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Reasons for High Creatinine and Uric Acid

by
author image Martin Hughes
Martin Hughes is a chiropractic physician, health writer and the co-owner of a website devoted to natural footgear. He writes about health, fitness, diet and lifestyle. Hughes earned his Bachelor of Science in kinesiology at the University of Waterloo and his doctoral degree from Western States Chiropractic College in Portland, Ore.
Reasons for High Creatinine and Uric Acid
Numerous conditions elevate creatinine and uric acid levels. Photo Credit Jupiterimages/Photos.com/Getty Images

Numerous conditions cause high levels of creatinine and uric acid in your body. According to the MedlinePlus website, creatinine is a breakdown product of creatine, an important part of your muscles. Uric acid is a chemical that is created when your body breaks down purines -- substances found in certain foods and beverages such as liver, anchovies, mackerel, beer and wine. Certain medical conditions elevate creatinine and uric acid.

Kidney Disease

Kidney disease elevates creatinine and uric acid. According to the National Institute of Diabetes and Digestive and Kidney Diseases, or NIDDK, over 100,000 Americans are diagnosed with kidney disease each year. Kidney disease, also known as kidney failure, is a serious condition that impairs the kidneys to rid your body of metabolic waste products. Kidney failure is the end-stage of chronic kidney disease. Common signs and symptoms associated with kidney disease include elevated creatinine and uric acid levels, decreased urine output, nausea, vomiting, decreased appetite, fatigue, weakness, sleep problems, reduced mental sharpness, muscle cramps, swelling of your feet and ankles and persistent itching. The NIDDK states that diabetes and hypertension are the most common causes of kidney disease, although other conditions can also cause kidney failure.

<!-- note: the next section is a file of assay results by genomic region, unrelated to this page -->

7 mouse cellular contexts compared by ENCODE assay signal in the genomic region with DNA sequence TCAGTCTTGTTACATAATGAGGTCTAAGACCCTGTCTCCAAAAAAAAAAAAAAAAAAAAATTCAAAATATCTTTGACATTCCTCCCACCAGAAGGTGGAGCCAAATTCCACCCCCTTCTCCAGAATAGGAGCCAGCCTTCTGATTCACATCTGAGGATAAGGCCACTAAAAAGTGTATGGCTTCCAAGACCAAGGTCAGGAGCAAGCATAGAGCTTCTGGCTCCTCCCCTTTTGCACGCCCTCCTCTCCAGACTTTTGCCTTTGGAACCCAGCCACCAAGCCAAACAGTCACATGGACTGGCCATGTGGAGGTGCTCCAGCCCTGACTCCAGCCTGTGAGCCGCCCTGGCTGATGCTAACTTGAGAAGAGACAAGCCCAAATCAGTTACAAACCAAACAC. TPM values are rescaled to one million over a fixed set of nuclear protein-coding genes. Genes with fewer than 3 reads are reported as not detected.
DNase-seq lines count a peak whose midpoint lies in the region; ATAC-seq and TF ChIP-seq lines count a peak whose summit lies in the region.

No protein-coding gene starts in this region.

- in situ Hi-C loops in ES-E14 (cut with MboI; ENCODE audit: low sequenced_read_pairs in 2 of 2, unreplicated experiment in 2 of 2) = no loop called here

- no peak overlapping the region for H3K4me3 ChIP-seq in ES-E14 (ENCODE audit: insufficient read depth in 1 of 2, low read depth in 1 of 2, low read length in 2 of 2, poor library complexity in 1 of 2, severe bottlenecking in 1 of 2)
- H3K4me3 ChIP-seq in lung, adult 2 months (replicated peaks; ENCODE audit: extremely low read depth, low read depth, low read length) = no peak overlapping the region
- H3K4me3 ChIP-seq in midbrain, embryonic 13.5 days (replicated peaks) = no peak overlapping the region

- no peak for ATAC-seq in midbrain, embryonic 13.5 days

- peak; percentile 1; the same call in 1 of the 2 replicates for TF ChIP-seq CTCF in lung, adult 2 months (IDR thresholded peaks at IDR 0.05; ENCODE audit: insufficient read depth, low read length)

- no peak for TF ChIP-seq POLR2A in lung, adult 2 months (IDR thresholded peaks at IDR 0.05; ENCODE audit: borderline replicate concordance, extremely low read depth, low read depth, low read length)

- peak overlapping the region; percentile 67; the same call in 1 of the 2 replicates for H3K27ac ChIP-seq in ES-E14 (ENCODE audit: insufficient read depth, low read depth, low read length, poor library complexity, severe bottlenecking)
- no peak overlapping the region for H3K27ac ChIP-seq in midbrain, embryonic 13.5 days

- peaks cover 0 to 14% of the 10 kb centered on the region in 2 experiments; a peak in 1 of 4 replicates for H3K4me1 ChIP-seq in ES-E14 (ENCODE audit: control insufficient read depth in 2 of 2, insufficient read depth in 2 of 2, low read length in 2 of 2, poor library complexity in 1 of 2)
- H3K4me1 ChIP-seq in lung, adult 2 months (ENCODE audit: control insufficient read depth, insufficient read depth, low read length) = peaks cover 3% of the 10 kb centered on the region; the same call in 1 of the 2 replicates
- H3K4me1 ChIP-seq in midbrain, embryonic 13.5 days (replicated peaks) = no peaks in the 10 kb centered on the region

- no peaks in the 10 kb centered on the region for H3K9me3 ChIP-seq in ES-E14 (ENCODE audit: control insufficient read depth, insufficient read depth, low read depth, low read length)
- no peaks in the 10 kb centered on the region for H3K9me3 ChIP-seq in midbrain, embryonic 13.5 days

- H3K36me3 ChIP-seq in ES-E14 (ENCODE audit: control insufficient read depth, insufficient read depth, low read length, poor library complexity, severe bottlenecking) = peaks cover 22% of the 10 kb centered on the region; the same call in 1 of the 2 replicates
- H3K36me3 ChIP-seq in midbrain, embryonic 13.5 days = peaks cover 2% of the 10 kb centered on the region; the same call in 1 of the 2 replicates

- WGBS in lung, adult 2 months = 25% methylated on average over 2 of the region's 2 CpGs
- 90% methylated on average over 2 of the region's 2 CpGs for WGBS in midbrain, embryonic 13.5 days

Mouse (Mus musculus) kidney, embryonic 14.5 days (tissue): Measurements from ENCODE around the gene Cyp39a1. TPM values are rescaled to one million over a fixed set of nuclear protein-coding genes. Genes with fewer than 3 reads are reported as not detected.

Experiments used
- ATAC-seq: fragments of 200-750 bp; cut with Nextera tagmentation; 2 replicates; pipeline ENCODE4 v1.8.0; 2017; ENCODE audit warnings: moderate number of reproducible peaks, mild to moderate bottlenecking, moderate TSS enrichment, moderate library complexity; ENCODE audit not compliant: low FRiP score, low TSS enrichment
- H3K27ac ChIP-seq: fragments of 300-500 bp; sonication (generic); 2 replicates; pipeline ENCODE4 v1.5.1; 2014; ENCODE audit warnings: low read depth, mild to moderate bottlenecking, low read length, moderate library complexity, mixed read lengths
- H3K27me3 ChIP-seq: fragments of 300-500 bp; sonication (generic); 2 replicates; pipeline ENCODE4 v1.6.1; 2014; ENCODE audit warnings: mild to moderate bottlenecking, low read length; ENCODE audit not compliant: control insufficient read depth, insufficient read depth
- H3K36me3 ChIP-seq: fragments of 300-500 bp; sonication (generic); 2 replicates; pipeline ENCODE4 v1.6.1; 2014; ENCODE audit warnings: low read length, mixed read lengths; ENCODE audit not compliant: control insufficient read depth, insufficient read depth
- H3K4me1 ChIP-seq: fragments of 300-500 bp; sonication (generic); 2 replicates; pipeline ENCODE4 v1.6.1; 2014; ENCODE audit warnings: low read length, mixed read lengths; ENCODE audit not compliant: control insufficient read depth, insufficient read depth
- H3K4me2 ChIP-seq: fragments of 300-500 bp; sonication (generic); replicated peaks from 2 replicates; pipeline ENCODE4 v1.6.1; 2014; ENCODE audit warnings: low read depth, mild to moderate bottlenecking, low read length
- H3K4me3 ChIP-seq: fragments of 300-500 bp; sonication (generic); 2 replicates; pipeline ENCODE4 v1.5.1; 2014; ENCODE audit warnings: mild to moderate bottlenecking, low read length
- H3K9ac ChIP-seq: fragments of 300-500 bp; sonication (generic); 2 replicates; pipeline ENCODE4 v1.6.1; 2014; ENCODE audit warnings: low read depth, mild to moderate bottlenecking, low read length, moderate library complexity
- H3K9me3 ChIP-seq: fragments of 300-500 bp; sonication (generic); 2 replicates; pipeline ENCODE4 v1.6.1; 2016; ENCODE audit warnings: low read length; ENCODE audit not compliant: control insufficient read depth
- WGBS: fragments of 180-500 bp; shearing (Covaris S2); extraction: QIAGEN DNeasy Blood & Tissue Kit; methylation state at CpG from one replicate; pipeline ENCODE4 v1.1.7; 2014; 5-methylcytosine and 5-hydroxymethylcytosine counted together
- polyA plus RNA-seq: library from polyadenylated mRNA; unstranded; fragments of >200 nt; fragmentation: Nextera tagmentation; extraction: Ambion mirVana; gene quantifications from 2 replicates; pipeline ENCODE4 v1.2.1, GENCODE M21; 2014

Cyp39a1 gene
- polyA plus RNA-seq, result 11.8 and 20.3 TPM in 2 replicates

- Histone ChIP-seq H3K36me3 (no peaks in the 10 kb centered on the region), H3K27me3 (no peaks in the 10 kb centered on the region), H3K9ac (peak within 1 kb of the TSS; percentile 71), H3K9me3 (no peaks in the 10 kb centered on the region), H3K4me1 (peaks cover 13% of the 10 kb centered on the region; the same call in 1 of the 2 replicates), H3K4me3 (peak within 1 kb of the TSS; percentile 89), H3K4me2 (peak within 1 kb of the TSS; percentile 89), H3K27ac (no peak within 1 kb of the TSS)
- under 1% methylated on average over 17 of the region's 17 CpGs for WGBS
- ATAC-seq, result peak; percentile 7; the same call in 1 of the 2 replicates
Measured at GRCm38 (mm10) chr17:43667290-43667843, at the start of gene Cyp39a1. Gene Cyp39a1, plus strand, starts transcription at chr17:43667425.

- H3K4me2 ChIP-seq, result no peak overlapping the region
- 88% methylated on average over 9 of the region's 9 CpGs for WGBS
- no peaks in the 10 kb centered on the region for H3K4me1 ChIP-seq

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Renal Insufficiency

Renal insufficiency is a kidney-related condition that can cause increased creatinine and uric acid levels. The University of California-Davis Health System describes renal insufficiency as the poor function of kidneys possibly caused by a reduction of blood flow to your kidneys. Renal artery disease, or renal artery stenosis, decrease blood flow to your kidneys. According to the Cleveland Clinic common signs and symptoms associated with renal insufficiency include elevated levels of creatinine and uric acid, increased blood pressure, fluid retention and heart problems. Certain risk factors may increase your likelihood of developing renal insufficiency, including advanced age, gender, genetics, race or ethnicity, smoking and obesity.

Congestive Heart Failure

Congestive heart failure can cause increased creatinine and uric acid levels. According to the University of Maryland Medical Center, or UMMC, congestive heart failure is an ongoing condition that develops gradually. If you have congestive heart failure, your heart is unable to pump adequate amounts of blood to your cells, tissues and organs. As your heart's ability to pump blood diminishes, blood can back up into your lungs, liver or legs. Common signs and symptoms associated with congestive heart failure include increased creatinine and uric acid levels, shortness of breath, fatigue, weakness, irregular heartbeat, decreased exercise capacity, persistent cough, wheezing, abdominal swelling, sudden weight gain, lack of appetite and nausea. High blood pressure and coronary artery disease rank as the most common causes of congestive heart failure, according to UMMC.

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